Dancin’ the Night Away
Even the most ardently youthful Baby Boomer becomes painfully aware of one fact. You can’t dance like you used to. These days your Twist is a slight wobble, your Mashed Potato is barely crumbled and your Chicken is definitely less funky. But we still love the music! Whenever the first bar of “Land of 1,000 Dances” blasts out, baby boomers leap out onto the floor, clutch their back, groan, and dial their osteopath.
After extensive field research I’m happy to report that there are a number of dance steps currently performed by baby boomers which don’t normally result in injury, at least to the dancer. They may not be pretty for the viewer, but they feel beautiful inside. They are:
The Flapping Scarecrow Dangle your arms, keeping your feet still. Now move your body awkwardly from side to side while violently swinging your arms. A slightly dazed, ecstatic look is appropriate.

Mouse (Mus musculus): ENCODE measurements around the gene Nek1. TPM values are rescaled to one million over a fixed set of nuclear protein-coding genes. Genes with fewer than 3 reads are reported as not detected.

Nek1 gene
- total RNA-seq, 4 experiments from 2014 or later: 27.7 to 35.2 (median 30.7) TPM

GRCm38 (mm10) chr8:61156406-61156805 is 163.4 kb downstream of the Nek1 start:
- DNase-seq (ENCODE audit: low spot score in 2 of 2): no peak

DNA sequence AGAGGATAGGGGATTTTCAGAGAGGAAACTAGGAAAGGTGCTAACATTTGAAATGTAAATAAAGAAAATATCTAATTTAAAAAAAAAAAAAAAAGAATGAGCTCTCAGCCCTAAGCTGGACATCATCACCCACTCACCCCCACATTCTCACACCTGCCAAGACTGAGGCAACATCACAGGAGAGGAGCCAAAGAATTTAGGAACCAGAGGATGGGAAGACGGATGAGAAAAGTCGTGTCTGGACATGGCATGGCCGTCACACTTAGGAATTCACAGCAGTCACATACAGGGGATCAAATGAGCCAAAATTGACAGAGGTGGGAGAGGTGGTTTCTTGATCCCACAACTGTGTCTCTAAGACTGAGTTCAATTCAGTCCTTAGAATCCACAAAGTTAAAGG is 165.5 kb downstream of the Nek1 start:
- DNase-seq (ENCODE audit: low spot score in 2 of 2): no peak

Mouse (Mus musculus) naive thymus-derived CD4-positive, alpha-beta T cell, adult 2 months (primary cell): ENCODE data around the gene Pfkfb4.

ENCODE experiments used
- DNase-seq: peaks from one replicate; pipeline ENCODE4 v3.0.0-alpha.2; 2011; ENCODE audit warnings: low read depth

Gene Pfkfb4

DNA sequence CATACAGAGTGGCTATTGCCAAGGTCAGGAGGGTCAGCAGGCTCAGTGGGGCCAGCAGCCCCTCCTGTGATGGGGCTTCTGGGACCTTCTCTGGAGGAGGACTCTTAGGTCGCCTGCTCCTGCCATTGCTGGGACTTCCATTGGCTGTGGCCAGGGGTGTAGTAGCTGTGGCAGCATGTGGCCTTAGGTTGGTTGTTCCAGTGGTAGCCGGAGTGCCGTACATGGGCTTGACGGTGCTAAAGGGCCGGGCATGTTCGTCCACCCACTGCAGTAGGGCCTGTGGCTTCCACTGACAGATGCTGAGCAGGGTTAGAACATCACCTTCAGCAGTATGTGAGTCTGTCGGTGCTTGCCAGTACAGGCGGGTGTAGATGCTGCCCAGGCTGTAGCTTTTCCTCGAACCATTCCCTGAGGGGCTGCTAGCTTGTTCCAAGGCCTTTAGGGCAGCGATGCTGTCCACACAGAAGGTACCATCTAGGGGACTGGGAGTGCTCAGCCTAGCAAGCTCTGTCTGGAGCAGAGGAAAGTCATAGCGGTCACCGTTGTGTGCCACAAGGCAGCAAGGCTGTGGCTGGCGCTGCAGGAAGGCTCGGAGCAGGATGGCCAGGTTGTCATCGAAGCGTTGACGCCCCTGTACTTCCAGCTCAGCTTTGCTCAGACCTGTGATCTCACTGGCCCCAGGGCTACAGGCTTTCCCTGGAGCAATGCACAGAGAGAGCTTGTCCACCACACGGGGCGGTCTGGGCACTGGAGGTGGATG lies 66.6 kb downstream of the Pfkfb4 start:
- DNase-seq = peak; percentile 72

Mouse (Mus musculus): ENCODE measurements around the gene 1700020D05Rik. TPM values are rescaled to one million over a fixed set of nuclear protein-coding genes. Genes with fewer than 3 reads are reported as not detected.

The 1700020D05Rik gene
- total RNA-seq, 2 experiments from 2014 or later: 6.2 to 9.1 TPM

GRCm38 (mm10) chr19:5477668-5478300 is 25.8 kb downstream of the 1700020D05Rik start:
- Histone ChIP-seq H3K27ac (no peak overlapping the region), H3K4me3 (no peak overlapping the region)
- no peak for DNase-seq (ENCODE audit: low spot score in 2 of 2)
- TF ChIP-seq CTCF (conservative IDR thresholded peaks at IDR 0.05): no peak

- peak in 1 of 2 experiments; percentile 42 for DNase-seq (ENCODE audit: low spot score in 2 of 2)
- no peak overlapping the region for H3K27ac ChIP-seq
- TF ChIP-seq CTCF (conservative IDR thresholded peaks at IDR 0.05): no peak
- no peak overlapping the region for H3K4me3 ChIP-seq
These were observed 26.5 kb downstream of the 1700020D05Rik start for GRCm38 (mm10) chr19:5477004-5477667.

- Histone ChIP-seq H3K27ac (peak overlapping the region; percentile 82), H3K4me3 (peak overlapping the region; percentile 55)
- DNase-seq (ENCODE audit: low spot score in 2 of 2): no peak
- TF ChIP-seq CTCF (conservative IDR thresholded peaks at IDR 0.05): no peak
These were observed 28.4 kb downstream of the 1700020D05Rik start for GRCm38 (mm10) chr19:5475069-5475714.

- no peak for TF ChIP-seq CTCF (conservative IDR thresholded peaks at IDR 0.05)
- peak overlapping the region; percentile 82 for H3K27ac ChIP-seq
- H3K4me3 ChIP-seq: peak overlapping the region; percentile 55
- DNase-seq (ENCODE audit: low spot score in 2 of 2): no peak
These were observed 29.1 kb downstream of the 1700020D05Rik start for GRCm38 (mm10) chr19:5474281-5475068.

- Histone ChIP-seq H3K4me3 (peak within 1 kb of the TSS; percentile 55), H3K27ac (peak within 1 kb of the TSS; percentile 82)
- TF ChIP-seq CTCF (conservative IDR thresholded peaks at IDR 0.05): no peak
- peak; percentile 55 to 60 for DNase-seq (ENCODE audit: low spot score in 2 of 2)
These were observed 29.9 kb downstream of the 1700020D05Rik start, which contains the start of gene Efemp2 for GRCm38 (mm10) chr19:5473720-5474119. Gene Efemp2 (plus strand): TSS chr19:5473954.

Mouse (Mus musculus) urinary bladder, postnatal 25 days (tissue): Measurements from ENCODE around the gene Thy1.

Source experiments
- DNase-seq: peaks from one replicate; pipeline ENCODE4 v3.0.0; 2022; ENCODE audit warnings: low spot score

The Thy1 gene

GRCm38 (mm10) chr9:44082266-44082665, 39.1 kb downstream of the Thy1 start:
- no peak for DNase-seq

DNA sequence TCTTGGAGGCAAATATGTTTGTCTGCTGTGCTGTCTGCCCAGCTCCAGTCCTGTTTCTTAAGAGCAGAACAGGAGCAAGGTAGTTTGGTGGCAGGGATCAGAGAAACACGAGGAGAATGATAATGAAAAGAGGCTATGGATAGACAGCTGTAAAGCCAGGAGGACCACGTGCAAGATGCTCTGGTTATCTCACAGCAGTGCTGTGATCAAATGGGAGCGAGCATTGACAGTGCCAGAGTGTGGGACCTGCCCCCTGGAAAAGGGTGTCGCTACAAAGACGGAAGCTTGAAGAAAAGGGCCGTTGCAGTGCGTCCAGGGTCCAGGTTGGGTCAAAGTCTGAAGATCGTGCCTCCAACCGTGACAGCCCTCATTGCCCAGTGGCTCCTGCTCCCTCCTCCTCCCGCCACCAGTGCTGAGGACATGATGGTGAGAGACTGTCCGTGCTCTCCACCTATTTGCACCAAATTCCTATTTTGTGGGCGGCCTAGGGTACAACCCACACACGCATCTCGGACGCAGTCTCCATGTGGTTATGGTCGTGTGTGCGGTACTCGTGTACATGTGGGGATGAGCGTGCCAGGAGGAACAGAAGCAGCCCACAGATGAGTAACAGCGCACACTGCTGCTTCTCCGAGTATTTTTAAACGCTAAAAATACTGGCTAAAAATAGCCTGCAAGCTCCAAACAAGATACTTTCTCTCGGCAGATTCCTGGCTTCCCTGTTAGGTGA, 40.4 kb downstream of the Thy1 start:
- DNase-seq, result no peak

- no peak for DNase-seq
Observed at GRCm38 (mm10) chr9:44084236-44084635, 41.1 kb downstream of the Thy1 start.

The Hijacked Airliner Alternately lifting your feet, raise your arms till they are horizontal, and bend them in at the elbow till your hands brush your ears. Sway from side to side, eyes upwards. Advance threateningly to the other dancers.
The Air Traffic Controller Raise your arm straight up from the shoulder. Mouth the words to the song. Whenever there’s a guitar lick, make a fist and punch the air.
The Apathy Shuffle One hand in pocket, the other hanging limp, stay on the spot, treading as if you were walking through a gardenful of slugs. This step is often done by those who have been dragged out by enthusiastic partners.
The Jim Carrey Mince Elbows in, wrists out, move your body in a barely noticeable pendulum motion. All your effort goes into your face, which makes extreme expressions ranging from beatific ecstasy to contorted anguish.
The Cow in a Tornado Simply flail wildly, acting as if you had no bones. Stagger round the floor, as if you were out of control. Correction. You are out of control.
The Cringing Teenager A chance for the younger generation to shine. This one’s easy. Crouch at the back of the room, hiding your eyes either with your iPhone, or, in the unlikely event you haven’t brought it, the curtains.